In the latter Act Congress undertook to provide a comprehensive compensation system for federal employees who sustain injuries in the performance of their duty. The payment of this compensation, subject to the provisions of the Act, is mandatory, for § 1 provides: 'That the United States shall pay compensation as hereinafter specified for the disability or death of an employee resulting from a personal injury sustained while in the performance of his duty * * *.' Section 7 provides 'That as long as the employee is in receipt of compensation under this Act, * * * he shall not receive from the United States any salary, pay, or remuneration whatsoever except in return for services actually performed, and except pensions for service in the Army or Navy of the United States.' Section 8, however, recognized the conflict between that provision and the employee's possible right to paid sick or annual leave, and required the employee to elect between compensation and such paid leave. The Act made no other provision for election at that time. Later it was amended by the Public Health Service Act of 1944 to provide generally for election between compensation and any other payments from the United States to which the employee may be entitled by reason of his injury under any other Act of Congress because of his service as an employee of the United States. 58 Stat. 712. The 1944 amendment thus consolidated the various election provisions of the Civil Service Retirement Act of 1920, 5 U.S.C. § 714, 5 U.S.C.A. § 714 and other special disability retirement and pension legislation. E.g., 5 U.S.C. § 797, 5 U.S.C.A. § 797; 10 U.S.C. § 1711, 10 U.S.C.A. § 1711; 14 U.S.C. §§ 311—312, 386, 14 U.S.C.A. §§ 311, 312, 386; 34 U.S.C. §§ 855c, 857e, 34 U.S.C.A. §§ 855c, 857e; 50 U.S.C. Appendix, § 1552, 50 U.S.C.A. Appendix, § 1552. A further amendment in 1949 will be discussed below. Aside from these, there has never been any provision in the Compensation Act for election between compensation and other remedies. It is quite understandable that Congress did not specifically declare that the Compensation Act was exclusive of all other remedies. At the time of tis enactment, it was the sole statutory avenue to recover from the Government for tortious injuries received in Government employment. Actually it was the only, and therefore the exclusive, remedy. See Johnson v. United States, 4 Cir., 186 F.2d 120, 123.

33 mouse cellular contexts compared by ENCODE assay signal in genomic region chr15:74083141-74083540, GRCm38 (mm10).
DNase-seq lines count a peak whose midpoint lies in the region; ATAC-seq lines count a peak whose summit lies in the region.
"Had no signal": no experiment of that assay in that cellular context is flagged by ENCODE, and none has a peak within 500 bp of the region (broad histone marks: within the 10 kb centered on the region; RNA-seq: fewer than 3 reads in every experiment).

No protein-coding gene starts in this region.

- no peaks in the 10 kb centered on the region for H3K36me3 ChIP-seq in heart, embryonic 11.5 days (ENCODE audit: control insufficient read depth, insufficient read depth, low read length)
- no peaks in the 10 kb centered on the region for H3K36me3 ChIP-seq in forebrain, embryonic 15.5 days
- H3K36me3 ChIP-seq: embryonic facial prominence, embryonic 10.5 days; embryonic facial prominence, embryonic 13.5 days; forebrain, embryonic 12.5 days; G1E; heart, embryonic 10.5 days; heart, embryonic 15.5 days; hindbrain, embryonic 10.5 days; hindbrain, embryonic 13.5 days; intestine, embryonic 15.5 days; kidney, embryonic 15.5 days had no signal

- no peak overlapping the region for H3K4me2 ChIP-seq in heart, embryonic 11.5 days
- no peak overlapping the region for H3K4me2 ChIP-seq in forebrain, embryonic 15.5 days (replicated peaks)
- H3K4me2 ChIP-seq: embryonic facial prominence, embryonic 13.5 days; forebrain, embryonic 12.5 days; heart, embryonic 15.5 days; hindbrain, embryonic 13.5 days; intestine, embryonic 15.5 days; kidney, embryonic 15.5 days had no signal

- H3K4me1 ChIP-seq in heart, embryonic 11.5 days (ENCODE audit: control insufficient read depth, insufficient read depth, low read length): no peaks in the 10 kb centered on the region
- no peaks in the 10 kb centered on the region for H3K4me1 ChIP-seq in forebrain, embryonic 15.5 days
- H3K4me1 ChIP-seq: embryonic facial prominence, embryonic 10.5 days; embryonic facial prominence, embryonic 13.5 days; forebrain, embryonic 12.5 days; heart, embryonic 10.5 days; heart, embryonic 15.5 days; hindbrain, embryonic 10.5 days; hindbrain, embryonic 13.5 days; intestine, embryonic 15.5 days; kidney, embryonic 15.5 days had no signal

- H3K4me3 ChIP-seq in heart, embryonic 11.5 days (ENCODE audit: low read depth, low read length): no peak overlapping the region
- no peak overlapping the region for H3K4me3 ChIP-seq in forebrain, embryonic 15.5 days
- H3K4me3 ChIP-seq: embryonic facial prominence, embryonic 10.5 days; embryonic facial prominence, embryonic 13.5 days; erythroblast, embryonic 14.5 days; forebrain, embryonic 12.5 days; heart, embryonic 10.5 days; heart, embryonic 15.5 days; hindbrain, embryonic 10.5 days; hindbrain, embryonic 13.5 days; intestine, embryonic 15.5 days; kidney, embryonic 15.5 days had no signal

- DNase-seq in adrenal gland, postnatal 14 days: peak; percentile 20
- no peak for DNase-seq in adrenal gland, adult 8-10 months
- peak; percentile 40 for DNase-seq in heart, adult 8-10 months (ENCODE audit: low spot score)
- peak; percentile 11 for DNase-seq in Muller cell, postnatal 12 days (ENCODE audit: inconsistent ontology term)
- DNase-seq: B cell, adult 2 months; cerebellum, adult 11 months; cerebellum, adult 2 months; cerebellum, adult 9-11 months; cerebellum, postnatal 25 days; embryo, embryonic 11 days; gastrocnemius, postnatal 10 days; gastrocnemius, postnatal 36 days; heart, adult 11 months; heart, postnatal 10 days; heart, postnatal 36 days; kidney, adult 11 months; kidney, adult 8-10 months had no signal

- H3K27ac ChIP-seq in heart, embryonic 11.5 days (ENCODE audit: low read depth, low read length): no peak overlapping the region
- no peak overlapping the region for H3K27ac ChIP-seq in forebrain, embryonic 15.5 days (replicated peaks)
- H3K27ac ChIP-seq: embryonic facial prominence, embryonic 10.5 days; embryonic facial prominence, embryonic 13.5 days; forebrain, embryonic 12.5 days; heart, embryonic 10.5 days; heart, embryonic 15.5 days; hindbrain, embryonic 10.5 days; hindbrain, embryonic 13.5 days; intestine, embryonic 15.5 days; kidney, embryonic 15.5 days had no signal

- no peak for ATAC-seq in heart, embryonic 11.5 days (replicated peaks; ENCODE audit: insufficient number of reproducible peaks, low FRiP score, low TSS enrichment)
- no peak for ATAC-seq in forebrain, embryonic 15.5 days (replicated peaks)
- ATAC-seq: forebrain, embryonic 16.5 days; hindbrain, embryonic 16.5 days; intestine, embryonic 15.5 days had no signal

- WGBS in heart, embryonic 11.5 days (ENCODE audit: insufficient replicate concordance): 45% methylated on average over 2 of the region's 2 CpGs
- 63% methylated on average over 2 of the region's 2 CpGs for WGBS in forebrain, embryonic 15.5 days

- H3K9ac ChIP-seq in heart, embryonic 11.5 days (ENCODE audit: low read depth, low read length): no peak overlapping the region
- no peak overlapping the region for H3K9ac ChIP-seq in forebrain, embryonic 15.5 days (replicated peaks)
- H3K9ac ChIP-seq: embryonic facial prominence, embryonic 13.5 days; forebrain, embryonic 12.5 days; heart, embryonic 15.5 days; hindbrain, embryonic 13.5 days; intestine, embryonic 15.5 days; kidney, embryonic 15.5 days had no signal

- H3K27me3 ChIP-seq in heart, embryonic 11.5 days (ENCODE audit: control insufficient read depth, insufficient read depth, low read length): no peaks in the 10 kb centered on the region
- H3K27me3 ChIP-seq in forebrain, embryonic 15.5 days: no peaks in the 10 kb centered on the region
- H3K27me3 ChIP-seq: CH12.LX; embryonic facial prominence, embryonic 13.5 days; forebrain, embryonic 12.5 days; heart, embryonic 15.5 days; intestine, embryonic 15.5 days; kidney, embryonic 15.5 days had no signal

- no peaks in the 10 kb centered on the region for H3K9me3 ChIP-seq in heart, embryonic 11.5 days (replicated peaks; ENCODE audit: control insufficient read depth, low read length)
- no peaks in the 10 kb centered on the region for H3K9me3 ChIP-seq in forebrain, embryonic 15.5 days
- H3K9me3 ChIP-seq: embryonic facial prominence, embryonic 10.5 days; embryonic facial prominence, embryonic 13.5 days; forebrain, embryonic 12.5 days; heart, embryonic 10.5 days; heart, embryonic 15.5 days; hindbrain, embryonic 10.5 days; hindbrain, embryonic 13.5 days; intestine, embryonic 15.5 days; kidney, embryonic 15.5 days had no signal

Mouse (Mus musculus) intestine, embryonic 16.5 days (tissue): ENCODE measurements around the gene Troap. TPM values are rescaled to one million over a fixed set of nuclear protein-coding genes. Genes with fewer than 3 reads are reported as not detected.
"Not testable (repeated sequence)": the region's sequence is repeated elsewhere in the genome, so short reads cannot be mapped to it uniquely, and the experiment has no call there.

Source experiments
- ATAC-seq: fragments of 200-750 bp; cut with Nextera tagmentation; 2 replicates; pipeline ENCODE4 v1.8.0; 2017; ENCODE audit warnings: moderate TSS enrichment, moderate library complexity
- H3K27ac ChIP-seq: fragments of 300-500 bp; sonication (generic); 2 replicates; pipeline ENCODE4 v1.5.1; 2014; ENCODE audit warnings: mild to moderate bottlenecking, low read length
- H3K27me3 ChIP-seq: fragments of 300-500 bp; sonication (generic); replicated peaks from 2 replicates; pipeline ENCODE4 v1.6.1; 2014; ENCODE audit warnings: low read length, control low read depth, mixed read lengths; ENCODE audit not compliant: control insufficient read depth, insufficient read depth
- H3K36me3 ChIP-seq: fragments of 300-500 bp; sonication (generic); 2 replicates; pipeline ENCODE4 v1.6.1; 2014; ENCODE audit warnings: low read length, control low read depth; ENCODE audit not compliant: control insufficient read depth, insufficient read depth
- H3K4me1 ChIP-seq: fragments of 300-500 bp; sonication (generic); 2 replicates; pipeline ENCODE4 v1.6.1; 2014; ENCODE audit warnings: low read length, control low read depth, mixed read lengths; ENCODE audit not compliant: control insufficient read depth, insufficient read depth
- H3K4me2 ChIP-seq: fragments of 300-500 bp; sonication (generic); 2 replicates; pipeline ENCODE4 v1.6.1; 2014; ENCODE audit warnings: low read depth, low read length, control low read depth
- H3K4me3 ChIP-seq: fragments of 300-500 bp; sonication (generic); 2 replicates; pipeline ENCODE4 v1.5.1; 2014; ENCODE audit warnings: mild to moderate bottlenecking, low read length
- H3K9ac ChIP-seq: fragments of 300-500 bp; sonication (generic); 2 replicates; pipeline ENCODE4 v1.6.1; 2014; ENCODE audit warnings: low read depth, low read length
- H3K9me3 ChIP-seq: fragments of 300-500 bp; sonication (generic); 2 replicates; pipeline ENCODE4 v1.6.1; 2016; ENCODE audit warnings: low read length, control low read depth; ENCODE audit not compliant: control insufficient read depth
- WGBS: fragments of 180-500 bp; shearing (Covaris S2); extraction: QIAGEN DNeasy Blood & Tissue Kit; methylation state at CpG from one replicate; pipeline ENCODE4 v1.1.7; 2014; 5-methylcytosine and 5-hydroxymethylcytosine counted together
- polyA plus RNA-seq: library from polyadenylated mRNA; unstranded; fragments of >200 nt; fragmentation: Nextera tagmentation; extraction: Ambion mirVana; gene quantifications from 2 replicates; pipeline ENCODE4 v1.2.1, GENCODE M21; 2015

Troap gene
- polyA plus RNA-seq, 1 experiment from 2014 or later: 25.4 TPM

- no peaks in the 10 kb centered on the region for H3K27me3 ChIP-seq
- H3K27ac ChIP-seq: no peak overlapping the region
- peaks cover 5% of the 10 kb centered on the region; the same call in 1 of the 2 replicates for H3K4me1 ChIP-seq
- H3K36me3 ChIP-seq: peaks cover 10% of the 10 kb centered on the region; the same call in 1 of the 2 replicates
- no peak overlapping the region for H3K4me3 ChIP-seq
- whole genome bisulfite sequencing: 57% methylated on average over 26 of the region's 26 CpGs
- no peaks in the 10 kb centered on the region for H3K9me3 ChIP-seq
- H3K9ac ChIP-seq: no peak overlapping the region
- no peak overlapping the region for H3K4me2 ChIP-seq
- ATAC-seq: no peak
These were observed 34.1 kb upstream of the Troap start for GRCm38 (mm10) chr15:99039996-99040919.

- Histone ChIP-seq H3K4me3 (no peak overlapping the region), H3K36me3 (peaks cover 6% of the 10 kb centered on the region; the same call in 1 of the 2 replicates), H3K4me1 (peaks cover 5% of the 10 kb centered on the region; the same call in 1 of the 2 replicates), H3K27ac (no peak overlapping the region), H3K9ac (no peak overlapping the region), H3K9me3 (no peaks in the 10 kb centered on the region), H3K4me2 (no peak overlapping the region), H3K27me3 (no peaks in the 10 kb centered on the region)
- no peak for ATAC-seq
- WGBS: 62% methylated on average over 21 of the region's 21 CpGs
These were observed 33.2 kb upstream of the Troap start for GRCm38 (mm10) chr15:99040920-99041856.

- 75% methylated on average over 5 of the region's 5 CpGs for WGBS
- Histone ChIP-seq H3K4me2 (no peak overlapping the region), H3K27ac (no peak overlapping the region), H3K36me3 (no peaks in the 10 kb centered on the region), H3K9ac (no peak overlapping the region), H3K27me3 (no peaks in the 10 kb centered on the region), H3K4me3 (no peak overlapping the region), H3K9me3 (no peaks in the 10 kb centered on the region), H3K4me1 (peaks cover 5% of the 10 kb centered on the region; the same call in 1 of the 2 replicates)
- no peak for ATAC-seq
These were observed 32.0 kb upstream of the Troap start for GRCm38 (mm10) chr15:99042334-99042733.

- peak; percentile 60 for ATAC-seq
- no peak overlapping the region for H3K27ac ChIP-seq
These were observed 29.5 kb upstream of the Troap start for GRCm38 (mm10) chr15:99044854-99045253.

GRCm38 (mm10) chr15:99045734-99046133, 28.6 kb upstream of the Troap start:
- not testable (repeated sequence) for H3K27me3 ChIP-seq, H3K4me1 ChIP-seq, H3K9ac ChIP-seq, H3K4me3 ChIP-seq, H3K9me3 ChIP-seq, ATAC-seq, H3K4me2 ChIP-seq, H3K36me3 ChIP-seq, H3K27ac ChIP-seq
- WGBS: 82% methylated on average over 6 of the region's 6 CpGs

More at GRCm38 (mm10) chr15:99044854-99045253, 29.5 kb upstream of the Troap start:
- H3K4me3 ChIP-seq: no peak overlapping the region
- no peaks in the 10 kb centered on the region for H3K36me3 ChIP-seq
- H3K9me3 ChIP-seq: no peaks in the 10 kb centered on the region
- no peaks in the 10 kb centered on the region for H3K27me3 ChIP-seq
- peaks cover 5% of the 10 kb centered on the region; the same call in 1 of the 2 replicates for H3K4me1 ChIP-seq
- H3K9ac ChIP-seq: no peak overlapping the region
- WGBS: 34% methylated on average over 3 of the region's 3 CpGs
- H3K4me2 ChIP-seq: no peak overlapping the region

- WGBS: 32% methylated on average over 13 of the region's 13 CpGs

In 1920, the Suits in Admiralty Act, 41 Stat. 525, 46 U.S.C. § 742, 46 U.S.C.A. § 742, gave a broad remedy to seamen on United States merchant vessels but did not extend these benefits to seamen on public vessels. An extension of this nature was proposed, but defeated. See Canadian Aviator, Ltd. v. United States, 324 U.S. 215, 220—221, 65 S.Ct. 639, 642—643, 89 L.Ed. 901.